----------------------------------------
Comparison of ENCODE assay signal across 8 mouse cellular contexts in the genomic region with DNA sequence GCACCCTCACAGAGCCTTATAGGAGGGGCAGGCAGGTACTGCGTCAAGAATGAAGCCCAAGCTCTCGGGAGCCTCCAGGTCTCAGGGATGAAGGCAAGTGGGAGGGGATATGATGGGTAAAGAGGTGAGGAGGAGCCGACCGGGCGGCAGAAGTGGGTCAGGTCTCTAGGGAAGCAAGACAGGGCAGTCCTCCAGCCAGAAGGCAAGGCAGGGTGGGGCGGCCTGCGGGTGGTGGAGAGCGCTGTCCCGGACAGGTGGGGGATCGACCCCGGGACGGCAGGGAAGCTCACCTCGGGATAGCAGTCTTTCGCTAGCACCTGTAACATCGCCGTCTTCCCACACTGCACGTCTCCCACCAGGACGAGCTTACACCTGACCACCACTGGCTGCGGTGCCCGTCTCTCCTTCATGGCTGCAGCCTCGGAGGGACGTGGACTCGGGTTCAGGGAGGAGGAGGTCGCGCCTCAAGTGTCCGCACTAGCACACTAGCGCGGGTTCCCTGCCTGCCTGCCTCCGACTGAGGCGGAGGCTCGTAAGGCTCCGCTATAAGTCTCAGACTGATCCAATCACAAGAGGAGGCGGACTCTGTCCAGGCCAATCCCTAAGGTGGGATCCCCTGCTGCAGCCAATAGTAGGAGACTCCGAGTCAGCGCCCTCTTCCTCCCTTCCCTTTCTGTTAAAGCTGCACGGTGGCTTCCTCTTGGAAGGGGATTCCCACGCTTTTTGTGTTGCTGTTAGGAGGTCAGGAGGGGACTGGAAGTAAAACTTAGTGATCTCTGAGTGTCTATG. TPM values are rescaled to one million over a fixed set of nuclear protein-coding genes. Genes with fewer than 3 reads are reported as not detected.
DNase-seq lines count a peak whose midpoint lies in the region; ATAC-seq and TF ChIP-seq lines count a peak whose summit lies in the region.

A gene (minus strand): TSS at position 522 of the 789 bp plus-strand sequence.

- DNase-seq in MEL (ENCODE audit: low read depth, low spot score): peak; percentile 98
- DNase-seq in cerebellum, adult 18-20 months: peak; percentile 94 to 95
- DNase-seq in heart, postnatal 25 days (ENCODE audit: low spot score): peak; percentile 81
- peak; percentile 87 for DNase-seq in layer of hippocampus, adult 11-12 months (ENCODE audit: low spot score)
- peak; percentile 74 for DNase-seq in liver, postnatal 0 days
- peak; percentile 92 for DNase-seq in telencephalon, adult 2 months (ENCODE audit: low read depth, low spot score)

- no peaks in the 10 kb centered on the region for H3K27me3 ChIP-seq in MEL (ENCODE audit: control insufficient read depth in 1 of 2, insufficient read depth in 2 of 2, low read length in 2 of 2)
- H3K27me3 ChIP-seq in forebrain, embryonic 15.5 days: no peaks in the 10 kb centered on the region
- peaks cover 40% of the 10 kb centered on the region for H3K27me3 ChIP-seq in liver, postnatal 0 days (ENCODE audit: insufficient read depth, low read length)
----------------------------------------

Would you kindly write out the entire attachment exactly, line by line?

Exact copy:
Comparison of ENCODE assay signal across 8 mouse cellular contexts in the genomic region with DNA sequence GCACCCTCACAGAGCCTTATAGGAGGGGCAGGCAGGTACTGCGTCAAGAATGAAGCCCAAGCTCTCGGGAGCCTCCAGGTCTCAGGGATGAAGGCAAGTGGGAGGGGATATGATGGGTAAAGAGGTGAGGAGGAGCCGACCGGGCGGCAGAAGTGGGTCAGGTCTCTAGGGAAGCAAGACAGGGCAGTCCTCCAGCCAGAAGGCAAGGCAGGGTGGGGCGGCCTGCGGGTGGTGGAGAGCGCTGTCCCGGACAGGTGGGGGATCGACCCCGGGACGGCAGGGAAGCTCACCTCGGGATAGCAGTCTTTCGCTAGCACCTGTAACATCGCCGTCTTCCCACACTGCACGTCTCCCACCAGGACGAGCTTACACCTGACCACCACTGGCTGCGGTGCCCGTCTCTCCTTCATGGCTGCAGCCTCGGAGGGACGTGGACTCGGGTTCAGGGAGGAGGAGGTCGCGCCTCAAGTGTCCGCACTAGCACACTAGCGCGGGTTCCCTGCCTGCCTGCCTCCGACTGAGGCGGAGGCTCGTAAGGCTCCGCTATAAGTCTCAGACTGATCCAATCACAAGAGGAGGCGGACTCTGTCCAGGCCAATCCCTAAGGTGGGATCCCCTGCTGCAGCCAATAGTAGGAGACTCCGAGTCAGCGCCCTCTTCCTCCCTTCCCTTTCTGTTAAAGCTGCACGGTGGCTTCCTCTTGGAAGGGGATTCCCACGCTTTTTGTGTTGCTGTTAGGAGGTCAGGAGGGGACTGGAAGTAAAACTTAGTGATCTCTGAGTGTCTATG. TPM values are rescaled to one million over a fixed set of nuclear protein-coding genes. Genes with fewer than 3 reads are reported as not detected.
DNase-seq lines count a peak whose midpoint lies in the region; ATAC-seq and TF ChIP-seq lines count a peak whose summit lies in the region.

A gene (minus strand): TSS at position 522 of the 789 bp plus-strand sequence.

- DNase-seq in MEL (ENCODE audit: low read depth, low spot score): peak; percentile 98
- DNase-seq in cerebellum, adult 18-20 months: peak; percentile 94 to 95
- DNase-seq in heart, postnatal 25 days (ENCODE audit: low spot score): peak; percentile 81
- peak; percentile 87 for DNase-seq in layer of hippocampus, adult 11-12 months (ENCODE audit: low spot score)
- peak; percentile 74 for DNase-seq in liver, postnatal 0 days
- peak; percentile 92 for DNase-seq in telencephalon, adult 2 months (ENCODE audit: low read depth, low spot score)

- no peaks in the 10 kb centered on the region for H3K27me3 ChIP-seq in MEL (ENCODE audit: control insufficient read depth in 1 of 2, insufficient read depth in 2 of 2, low read length in 2 of 2)
- H3K27me3 ChIP-seq in forebrain, embryonic 15.5 days: no peaks in the 10 kb centered on the region
- peaks cover 40% of the 10 kb centered on the region for H3K27me3 ChIP-seq in liver, postnatal 0 days (ENCODE audit: insufficient read depth, low read length)